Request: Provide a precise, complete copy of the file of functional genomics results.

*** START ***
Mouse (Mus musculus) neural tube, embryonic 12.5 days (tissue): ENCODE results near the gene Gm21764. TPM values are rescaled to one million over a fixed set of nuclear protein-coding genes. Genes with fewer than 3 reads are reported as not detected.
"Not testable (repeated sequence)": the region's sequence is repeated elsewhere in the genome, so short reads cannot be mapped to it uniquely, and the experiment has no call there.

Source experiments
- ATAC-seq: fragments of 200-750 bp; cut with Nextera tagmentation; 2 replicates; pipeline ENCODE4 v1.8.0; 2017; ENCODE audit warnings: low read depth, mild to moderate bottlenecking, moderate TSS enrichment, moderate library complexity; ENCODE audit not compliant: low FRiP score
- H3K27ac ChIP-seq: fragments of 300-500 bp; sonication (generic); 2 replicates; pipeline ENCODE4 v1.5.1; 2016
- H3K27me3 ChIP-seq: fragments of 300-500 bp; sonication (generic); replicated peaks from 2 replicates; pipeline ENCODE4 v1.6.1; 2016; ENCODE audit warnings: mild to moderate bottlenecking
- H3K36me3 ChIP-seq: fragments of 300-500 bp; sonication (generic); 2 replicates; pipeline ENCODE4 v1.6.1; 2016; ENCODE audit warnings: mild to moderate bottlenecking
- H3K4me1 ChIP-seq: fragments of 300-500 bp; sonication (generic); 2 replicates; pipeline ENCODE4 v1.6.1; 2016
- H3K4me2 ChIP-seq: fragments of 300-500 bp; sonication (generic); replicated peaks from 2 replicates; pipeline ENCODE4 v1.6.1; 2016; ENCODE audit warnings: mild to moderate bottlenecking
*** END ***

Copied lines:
Mouse (Mus musculus) neural tube, embryonic 12.5 days (tissue): ENCODE results near the gene Gm21764. TPM values are rescaled to one million over a fixed set of nuclear protein-coding genes. Genes with fewer than 3 reads are reported as not detected.
"Not testable (repeated sequence)": the region's sequence is repeated elsewhere in the genome, so short reads cannot be mapped to it uniquely, and the experiment has no call there.

Source experiments
- ATAC-seq: fragments of 200-750 bp; cut with Nextera tagmentation; 2 replicates; pipeline ENCODE4 v1.8.0; 2017; ENCODE audit warnings: low read depth, mild to moderate bottlenecking, moderate TSS enrichment, moderate library complexity; ENCODE audit not compliant: low FRiP score
- H3K27ac ChIP-seq: fragments of 300-500 bp; sonication (generic); 2 replicates; pipeline ENCODE4 v1.5.1; 2016
- H3K27me3 ChIP-seq: fragments of 300-500 bp; sonication (generic); replicated peaks from 2 replicates; pipeline ENCODE4 v1.6.1; 2016; ENCODE audit warnings: mild to moderate bottlenecking
- H3K36me3 ChIP-seq: fragments of 300-500 bp; sonication (generic); 2 replicates; pipeline ENCODE4 v1.6.1; 2016; ENCODE audit warnings: mild to moderate bottlenecking
- H3K4me1 ChIP-seq: fragments of 300-500 bp; sonication (generic); 2 replicates; pipeline ENCODE4 v1.6.1; 2016
- H3K4me2 ChIP-seq: fragments of 300-500 bp; sonication (generic); replicated peaks from 2 replicates; pipeline ENCODE4 v1.6.1; 2016; ENCODE audit warnings: mild to moderate bottlenecking